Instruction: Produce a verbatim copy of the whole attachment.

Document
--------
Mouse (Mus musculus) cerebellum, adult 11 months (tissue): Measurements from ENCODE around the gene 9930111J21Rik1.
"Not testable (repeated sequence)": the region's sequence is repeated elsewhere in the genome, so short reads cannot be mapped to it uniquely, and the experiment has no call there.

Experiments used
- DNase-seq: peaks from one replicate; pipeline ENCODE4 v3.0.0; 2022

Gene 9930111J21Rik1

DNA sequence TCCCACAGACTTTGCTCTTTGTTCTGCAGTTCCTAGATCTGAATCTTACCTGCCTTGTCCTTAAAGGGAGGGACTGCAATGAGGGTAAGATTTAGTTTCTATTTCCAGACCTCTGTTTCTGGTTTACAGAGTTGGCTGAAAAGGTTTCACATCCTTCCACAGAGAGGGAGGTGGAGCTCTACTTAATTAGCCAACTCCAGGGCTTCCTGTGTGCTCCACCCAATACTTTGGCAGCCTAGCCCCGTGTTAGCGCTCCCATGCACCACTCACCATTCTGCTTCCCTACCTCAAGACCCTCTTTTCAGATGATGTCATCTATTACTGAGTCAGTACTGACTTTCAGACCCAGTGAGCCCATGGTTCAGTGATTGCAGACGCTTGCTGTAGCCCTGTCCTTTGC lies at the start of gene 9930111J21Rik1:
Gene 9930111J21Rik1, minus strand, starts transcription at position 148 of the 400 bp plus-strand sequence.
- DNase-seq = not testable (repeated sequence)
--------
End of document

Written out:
Mouse (Mus musculus) cerebellum, adult 11 months (tissue): Measurements from ENCODE around the gene 9930111J21Rik1.
"Not testable (repeated sequence)": the region's sequence is repeated elsewhere in the genome, so short reads cannot be mapped to it uniquely, and the experiment has no call there.

Experiments used
- DNase-seq: peaks from one replicate; pipeline ENCODE4 v3.0.0; 2022

Gene 9930111J21Rik1

DNA sequence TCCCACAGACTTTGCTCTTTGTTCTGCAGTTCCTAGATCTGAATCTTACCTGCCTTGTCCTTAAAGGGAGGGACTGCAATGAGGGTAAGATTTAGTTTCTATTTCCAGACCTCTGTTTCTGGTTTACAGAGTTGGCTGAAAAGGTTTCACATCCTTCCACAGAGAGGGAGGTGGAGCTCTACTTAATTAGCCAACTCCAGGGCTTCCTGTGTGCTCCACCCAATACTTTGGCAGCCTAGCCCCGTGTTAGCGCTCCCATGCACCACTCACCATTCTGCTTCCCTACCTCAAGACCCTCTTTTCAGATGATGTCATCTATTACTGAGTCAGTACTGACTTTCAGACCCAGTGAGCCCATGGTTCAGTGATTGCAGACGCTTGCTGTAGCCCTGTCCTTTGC lies at the start of gene 9930111J21Rik1:
Gene 9930111J21Rik1, minus strand, starts transcription at position 148 of the 400 bp plus-strand sequence.
- DNase-seq = not testable (repeated sequence)